uBiome

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uBiome is a biotechnology company based in San Francisco that sequences samples of genetic material submitted by customers in order to give them a greater understanding of their human microbiome.[1][2] Participants swab samples of their feces, mouth, or skin and mail it to uBiome for analysis.[3][4] The company generated $350,000 through a crowdfunding campaign on Indiegogo and subsequently received venture capital funding.[5]

Controversy[edit]

uBiome has received mixed reviews from the scientific community. The Wall Street Journal noted concerns that citizen science initiatives like uBiome may attract participants who do not understand the medical significance of their test results, since uBiome and its peer companies do not provide access to physicians or other experts who can explain how results uniquely affect an individual.[6] A Scientific American blog criticized company founders Zachary Apte and Jessica Richman on the grounds that they "weren’t very upfront about how they address ethical issues since they were working with human subjects."[7] Judy Stone called further attention to the company in a piece for Scientific American, calling uBiome CEO Jessica Richman "a great saleswoman who also excels at sounding innocent and playing the misunderstood victim in the ethical controversy surrounding her company."[8]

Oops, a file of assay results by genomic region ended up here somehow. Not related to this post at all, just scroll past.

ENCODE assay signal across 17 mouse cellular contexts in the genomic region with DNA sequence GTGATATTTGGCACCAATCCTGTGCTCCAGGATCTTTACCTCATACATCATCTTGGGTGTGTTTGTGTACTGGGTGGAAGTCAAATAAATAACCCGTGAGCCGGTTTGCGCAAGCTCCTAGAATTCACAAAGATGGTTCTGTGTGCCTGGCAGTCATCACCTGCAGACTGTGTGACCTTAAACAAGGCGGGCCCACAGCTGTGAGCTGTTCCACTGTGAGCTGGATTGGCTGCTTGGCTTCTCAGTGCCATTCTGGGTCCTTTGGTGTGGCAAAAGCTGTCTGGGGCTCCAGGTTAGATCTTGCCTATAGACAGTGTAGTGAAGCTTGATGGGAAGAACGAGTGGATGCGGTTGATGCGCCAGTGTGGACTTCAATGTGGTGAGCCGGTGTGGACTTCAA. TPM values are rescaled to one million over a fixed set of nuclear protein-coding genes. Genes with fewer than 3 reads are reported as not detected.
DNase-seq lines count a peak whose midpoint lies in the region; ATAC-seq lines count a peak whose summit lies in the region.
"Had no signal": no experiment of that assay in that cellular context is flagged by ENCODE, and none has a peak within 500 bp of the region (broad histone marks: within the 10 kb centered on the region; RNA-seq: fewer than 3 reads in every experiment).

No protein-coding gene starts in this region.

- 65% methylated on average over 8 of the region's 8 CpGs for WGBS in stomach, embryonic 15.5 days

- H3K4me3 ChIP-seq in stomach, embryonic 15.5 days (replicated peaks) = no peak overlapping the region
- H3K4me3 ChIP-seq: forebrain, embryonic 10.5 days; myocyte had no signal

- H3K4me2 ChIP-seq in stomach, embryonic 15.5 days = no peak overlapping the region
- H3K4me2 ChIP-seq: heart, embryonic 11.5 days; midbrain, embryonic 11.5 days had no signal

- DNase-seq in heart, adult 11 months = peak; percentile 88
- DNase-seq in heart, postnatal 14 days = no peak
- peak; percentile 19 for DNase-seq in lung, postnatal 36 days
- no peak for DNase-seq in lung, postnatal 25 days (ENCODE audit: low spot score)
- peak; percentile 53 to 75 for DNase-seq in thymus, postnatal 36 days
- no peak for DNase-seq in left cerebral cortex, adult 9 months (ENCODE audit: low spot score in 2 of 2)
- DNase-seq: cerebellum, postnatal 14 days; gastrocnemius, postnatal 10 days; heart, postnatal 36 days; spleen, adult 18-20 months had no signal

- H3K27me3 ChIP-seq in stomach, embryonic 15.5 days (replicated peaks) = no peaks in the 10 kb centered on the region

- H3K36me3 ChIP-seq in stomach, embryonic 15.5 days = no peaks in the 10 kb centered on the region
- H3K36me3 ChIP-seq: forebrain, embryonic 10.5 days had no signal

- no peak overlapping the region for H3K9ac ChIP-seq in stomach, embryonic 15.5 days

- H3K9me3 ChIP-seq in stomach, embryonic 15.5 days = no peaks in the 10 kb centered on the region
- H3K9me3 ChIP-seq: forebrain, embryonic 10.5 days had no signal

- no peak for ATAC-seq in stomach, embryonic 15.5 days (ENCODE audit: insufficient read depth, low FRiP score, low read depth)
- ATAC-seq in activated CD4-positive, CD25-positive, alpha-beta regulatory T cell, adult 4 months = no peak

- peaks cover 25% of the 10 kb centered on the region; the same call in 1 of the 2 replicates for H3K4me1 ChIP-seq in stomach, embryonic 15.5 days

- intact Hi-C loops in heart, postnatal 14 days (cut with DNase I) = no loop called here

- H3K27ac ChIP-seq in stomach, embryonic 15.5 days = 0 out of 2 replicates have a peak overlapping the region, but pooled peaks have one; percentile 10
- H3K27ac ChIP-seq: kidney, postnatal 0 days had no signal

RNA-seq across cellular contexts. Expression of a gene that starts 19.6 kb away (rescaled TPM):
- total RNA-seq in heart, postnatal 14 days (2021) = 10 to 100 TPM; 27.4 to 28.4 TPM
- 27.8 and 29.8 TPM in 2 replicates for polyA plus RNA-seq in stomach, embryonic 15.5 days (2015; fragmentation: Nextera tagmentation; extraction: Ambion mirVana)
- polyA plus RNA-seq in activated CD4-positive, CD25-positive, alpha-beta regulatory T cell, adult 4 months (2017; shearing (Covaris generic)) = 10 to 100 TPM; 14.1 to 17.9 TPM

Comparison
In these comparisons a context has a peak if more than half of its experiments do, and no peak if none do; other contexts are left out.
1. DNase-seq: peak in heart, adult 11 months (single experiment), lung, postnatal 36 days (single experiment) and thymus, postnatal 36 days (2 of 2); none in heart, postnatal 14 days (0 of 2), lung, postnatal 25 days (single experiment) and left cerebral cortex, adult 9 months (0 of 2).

References[edit]

  1. ^ Chokkattu, Julian. "uBiome Raises $4.5M From Angel Investors, Andreessen Horowitz To Crowdsource Microbiome Research". TechCrunch. 
  2. ^ Moheb, Costandi (2013). "Citizen microbiome". Nature Biotechnology 31 (90): 90. doi:10.1038/nbt0213-90a. 
  3. ^ "Bacteria Health Benefits Microbiome Research". Oprah. 
  4. ^ Arthur, Charles (18 February 2013). "uBiome project will sequence the bacteria that share our bodies". Guardian (London). 
  5. ^ "ubiome will catalog your microbes again and again". MIT Technology Review. 
  6. ^ "The Ethics of Experimenting on Yourself". Wall Street Journal. 
  7. ^ "On Ethics and Self-Policing in (Citizen) Science". The Urban Scientist (Scientific American). Retrieved 9 February 2015. 
  8. ^ Stone, Judy. "uBiome: Ethical Lapse or Not?". Scientific American. Retrieved 9 February 2015. 

External links[edit]